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Exclusive Book Excerpt: 'Too High to Die: Meet the Meat Puppets'

In this preview of the new oral history of the band, read the story of 'Meat Puppets II,' what Flea calls 'the warmest, coolest fucking record'

June 1, 2012 11:35 AM ET
Meat Puppets Book Excerpt
Courtesy of Greg Prato

The Meat Puppets' story is one of many ups (guesting on Nirvana's Unplugged) and downs (bassist Cris Kirkwood's drug addiction derailing the band). The new book, Too High to Die: Meet the Meat Puppets, is a comprehensive oral history of the band's career, assembled by Rolling Stone writer Greg Prato. It features all-new interviews with band members past and present, as well as with Flea, Peter Buck, Henry Rollins, Ian MacKaye, Kim Thayil, and Scott Asheton, among others. Here is an exclusive excerpt from the book, which tells the tale of the group's classic 1984 release, Meat Puppets II. Too High to Die: Meet the Meat Puppets is now available here.

MEAT PUPPETS II [1984]

Cris Kirkwood [Meat Puppets bassist]: I remember getting up one morning – we all lived together, and Cinda may have been pregnant...or maybe [Curt's children] were real teeny-weeny – and he was sitting at the table. He was like, "I've got a new song," and it was "Lake of Fire." He played it, and I was like, "God...that's great, dude! What cool imagery and satisfying chord changes."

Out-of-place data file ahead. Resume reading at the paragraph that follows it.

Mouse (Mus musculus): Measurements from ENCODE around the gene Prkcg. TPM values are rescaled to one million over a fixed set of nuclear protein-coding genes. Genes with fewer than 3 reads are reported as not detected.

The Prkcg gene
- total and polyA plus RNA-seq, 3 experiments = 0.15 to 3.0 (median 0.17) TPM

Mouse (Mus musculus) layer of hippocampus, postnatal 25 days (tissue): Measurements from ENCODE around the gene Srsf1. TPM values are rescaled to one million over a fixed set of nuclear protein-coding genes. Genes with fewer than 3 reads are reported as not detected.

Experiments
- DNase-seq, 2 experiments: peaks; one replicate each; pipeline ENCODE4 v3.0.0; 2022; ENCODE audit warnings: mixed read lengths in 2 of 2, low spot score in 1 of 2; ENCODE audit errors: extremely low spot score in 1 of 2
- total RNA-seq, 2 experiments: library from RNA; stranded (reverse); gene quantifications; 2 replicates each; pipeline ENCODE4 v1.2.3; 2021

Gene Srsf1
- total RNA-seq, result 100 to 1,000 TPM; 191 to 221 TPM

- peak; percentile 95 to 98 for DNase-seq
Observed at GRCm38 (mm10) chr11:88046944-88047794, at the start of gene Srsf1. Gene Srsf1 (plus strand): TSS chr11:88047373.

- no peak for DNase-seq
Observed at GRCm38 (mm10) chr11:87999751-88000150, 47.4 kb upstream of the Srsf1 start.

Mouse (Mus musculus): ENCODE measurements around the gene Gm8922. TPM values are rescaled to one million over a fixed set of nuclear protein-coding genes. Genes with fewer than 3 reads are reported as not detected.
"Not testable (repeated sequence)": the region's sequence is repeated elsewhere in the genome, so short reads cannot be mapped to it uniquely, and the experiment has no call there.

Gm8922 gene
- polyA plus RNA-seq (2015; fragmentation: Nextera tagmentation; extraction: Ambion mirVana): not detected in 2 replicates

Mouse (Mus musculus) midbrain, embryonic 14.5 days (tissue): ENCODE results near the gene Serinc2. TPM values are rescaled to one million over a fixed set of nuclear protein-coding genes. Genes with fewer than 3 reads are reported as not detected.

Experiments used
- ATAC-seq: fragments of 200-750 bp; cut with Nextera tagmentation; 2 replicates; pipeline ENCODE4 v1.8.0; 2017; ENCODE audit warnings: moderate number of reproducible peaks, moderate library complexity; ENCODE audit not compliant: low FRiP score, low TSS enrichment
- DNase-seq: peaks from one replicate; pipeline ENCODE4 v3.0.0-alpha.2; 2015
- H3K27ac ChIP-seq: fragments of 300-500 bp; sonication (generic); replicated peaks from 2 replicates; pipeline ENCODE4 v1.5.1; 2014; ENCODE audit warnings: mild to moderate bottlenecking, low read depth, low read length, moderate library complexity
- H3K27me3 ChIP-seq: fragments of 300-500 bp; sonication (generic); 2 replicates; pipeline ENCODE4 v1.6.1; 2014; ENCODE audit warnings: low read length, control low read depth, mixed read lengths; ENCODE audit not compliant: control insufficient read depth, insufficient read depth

Curt Kirkwood [Meat Puppets singer/guitarist]: It was Halloween. Everybody wanted to go to a Halloween party – we all were living together in the same house with some girlfriends. I thought the Halloween party was a really dumb idea. Being a new adult myself at the time, I was like, "Adults are always in disguises. Everybody's got a dumb costume on constantly. Whether they know it or not, they're all in costume, and they want to go out and put on a different costume and act like children." I guess I was being a party pooper.

They all went to the party, so I dropped a hit of acid, and wrote "Lake of Fire" and "Magic Toy Missing." I sat out in the backyard and wrote them, when it was a full moon, too. "Magic Toy Missing" was from looking at the moon and it was making a kaleidoscope happen, when you're tripped out like that. I tried to make a musical version of the Spirograph sort of thing that the moon was doing. I wrote them both in about 20 minutes. "Lake of Fire" was kind of like, "Oh, the bad people! They're out tonight – look, it's Frankenstein and the Mummy!" Just making fun of my friends, really.

Cris Kirkwood: "Plateau," I thought the lyrics in that were great. Curt started writing really bitching lyrics. And it became a hallmark, it made the band what it is.

Curt Kirkwood: Whereas I remember writing "Lake of Fire" and "Magic Toy Missing," I don't remember writing "Plateau." I was experimenting with moving an open G chord up and down the neck, so I came up with that one. "Oh, Me" was kind of a ponderance on something that Derrick [Bostrom] and I were into, which was "me-ism." Ego-ism. Just worshipping ourselves. Blind faith in ourselves.